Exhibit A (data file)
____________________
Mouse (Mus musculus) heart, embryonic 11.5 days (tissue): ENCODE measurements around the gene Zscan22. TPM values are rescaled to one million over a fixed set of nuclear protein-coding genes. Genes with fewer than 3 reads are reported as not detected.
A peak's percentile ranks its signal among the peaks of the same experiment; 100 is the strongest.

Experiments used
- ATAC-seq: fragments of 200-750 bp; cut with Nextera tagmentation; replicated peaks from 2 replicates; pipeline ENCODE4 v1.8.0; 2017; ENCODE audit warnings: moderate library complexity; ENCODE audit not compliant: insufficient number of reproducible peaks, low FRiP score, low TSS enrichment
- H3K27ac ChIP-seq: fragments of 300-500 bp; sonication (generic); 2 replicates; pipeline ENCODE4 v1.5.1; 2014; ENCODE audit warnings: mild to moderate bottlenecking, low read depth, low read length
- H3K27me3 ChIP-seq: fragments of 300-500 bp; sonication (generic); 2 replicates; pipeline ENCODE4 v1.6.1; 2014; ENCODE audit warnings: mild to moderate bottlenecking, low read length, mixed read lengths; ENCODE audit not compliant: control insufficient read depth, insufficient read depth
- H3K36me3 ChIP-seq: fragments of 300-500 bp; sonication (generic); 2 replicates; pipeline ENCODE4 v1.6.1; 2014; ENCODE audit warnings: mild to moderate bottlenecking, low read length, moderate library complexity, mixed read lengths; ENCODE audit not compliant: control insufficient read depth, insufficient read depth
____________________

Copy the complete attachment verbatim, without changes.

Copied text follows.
Mouse (Mus musculus) heart, embryonic 11.5 days (tissue): ENCODE measurements around the gene Zscan22. TPM values are rescaled to one million over a fixed set of nuclear protein-coding genes. Genes with fewer than 3 reads are reported as not detected.
A peak's percentile ranks its signal among the peaks of the same experiment; 100 is the strongest.

Experiments used
- ATAC-seq: fragments of 200-750 bp; cut with Nextera tagmentation; replicated peaks from 2 replicates; pipeline ENCODE4 v1.8.0; 2017; ENCODE audit warnings: moderate library complexity; ENCODE audit not compliant: insufficient number of reproducible peaks, low FRiP score, low TSS enrichment
- H3K27ac ChIP-seq: fragments of 300-500 bp; sonication (generic); 2 replicates; pipeline ENCODE4 v1.5.1; 2014; ENCODE audit warnings: mild to moderate bottlenecking, low read depth, low read length
- H3K27me3 ChIP-seq: fragments of 300-500 bp; sonication (generic); 2 replicates; pipeline ENCODE4 v1.6.1; 2014; ENCODE audit warnings: mild to moderate bottlenecking, low read length, mixed read lengths; ENCODE audit not compliant: control insufficient read depth, insufficient read depth
- H3K36me3 ChIP-seq: fragments of 300-500 bp; sonication (generic); 2 replicates; pipeline ENCODE4 v1.6.1; 2014; ENCODE audit warnings: mild to moderate bottlenecking, low read length, moderate library complexity, mixed read lengths; ENCODE audit not compliant: control insufficient read depth, insufficient read depth